Nowadays, our digital sensors have more resolution than analogue film. It means, motion blur will be visible much sooner compared to analogue film. That is why the Rule of 600 is often changed into the Rule of 500, or even the Rule of 400. It compensates the increased resolution up to a certain point. Still, it is not easy to get the exact maximum shutter speed. Especially because the resolution of digital sensors is getting larger with almost every new camera. That is why you have to take resolution into account, and for that you can use the NPF rule.
The NPF rule originates from Frédéric Michaud from the Société Astronòmique du Havre. It is a complex rule that takes sensor resolution into account. The NPF stands for
N = aperture (it's the official notification of aperture in optics),
P = pixel density, the distance between the pixels on the sensor, also called pixel pitch,
F = focal length.
The app PhotoPills will calculate the NPF rule for you.
I'm Now Writing on Medium
I've started publishing articles on Medium.com as @derrickstory. Posts that aren't anywhere else include: "How IBIS Saved the Day, er, The Night," "From LA to San Francisco, 61 Days in a Different World," and "My 10 Years with Olympus Cameras." If you're interested in these topics, I'm posting an article a week. You might want to stop by and follow.
After mentioning this last week, I was thrilled so see that many of you from our TDS audience were hanging out on Medium last week. Thank you so much for chiming in. I think this is going to be an excellent complement to the work we're doing on TDS.
The New Donation Kit for Carefree Shipping of Found Film Cameras
We have more time around the house than ever. And you finally dove into that bedroom closet that's been begging for some organization.
If you found a film camera that you're no longer using, our new Donation Kit makes it easy to pack and ship. Just visit the Contact Form on thenimblephotographer.com, click the box next to Donating a Film Camera, and let me know what you have. In your note, be sure to include your shipping address.
If it's a camera we can use for the shop, I'll send you a Donation Kit that includes a USPS Priority Mail shipping box and prepaid label. All you have to do is tape it up, insert the camera, and add the label. USPS will pick up your shipment from the front door of your house during their regular mail delivery. It's that simple!
Your donation help get analog gear in the hands of aspiring fine art photographers, and the proceeds help support this podcast.
The Essential Steps to Impressive Video Conferencing
If you want to learn more about looking and sounding great for your next online interaction, then I think you'll very much enjoy my latest online workshop, The Essential Steps to Impressive Video Conferencing.
This 1-hour deep dive focuses on the 3 major areas of successful online interaction: Audio, Video, and Environment. During the course, I walk you through a variety of techniques that range from simple using gear that you already have, to improving your chops through a few inexpensive purchases.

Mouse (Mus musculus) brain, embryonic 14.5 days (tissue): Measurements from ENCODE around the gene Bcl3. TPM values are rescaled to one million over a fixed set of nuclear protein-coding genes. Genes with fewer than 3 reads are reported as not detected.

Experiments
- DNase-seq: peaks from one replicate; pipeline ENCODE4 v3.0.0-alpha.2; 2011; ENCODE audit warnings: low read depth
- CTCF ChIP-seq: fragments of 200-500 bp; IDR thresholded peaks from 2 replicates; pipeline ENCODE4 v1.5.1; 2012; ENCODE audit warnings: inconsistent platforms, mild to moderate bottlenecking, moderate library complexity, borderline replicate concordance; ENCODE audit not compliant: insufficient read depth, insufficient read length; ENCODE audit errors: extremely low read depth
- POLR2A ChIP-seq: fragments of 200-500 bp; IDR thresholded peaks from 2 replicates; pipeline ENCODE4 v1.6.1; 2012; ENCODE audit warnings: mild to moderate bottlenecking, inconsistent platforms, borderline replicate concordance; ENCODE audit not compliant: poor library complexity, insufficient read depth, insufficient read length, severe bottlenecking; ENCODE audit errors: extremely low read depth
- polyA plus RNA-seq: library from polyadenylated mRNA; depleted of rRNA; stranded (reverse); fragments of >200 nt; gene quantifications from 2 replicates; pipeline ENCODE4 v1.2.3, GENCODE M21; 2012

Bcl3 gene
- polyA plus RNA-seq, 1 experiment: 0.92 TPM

The course is currently available for free to our Inner Circle Members on Patreon. Members, just go to our Patreon site, and all the information will be there. If you're not already an Inner Circle Member, you can join us for $5 a month.
The course is also available on our Nimble Photographer Workshop Page for $14.95.
I have tons of great tips and techniques waiting for you there. If you want to get serious about how you come across during online meetings, classes, interviews, and family interactions, then you definitely will want to watch this course.
Digitizing Family Memories Course Now Available Online
Each of the four classes will outline a specific set of steps for you to accomplish. By the end of the course, you will have an organized digital archive of your most valuable family images.
You can sign up for the course by visiting the Workshops page on The Nimble Photographer. The course fee is a reasonable $39 (on sale right now). It includes the 4 class videos, class notes, and access to the class forums that are a part of each movie.
Updates and Such
Inner Circle Members: A big thanks to those who support our podcast and our efforts!
How to Watch Photos for macOS Catalina and iPadOS - Learn everything you need to know about Photos for the Mac and iPad by checking out my latest course on LinkedIn Learning and on lynda.com. This course is perfect for Mac and iPad based photographers who shoot with iPhone, Mirrorless, and DSLR cameras. It covers both photography and movies. And if I say so myself, it's a lot of fun.
B&H and Amazon tiles on www.thedigitalstory. If you click on them first, you're helping to support this podcast. (The Digital Story is supported by its audience. When you purchase through links on our site, we may earn an affiliate commission.) And speaking of supporting this show, and big thanks to our Patreon Inner Circle members:
Affiliate Links - The links to some products in this podcast contain an affiliate code that credits The Digital Story for any purchases made from B&H Photo and Amazon via that click-through. Depending on the purchase, we may receive some financial compensation.
And finally, be sure to visit our friends at Red River Paper for all of your inkjet supply needs.
See you next week!
Product Links and Comments